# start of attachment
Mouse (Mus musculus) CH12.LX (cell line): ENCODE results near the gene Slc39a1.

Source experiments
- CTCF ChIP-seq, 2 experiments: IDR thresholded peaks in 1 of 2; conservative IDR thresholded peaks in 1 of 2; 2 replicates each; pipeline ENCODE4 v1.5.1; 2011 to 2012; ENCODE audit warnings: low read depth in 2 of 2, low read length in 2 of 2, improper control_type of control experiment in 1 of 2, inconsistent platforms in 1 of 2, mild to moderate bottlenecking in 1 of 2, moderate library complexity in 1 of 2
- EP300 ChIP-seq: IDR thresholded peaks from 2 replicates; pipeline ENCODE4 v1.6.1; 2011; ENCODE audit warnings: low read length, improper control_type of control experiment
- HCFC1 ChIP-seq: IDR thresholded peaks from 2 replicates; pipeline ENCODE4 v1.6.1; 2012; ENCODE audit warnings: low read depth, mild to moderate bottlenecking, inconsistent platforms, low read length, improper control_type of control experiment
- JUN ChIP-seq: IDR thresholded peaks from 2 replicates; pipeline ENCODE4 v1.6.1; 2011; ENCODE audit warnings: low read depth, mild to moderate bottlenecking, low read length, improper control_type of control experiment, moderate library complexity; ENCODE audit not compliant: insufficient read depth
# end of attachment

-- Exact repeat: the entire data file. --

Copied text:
Mouse (Mus musculus) CH12.LX (cell line): ENCODE results near the gene Slc39a1.

Source experiments
- CTCF ChIP-seq, 2 experiments: IDR thresholded peaks in 1 of 2; conservative IDR thresholded peaks in 1 of 2; 2 replicates each; pipeline ENCODE4 v1.5.1; 2011 to 2012; ENCODE audit warnings: low read depth in 2 of 2, low read length in 2 of 2, improper control_type of control experiment in 1 of 2, inconsistent platforms in 1 of 2, mild to moderate bottlenecking in 1 of 2, moderate library complexity in 1 of 2
- EP300 ChIP-seq: IDR thresholded peaks from 2 replicates; pipeline ENCODE4 v1.6.1; 2011; ENCODE audit warnings: low read length, improper control_type of control experiment
- HCFC1 ChIP-seq: IDR thresholded peaks from 2 replicates; pipeline ENCODE4 v1.6.1; 2012; ENCODE audit warnings: low read depth, mild to moderate bottlenecking, inconsistent platforms, low read length, improper control_type of control experiment
- JUN ChIP-seq: IDR thresholded peaks from 2 replicates; pipeline ENCODE4 v1.6.1; 2011; ENCODE audit warnings: low read depth, mild to moderate bottlenecking, low read length, improper control_type of control experiment, moderate library complexity; ENCODE audit not compliant: insufficient read depth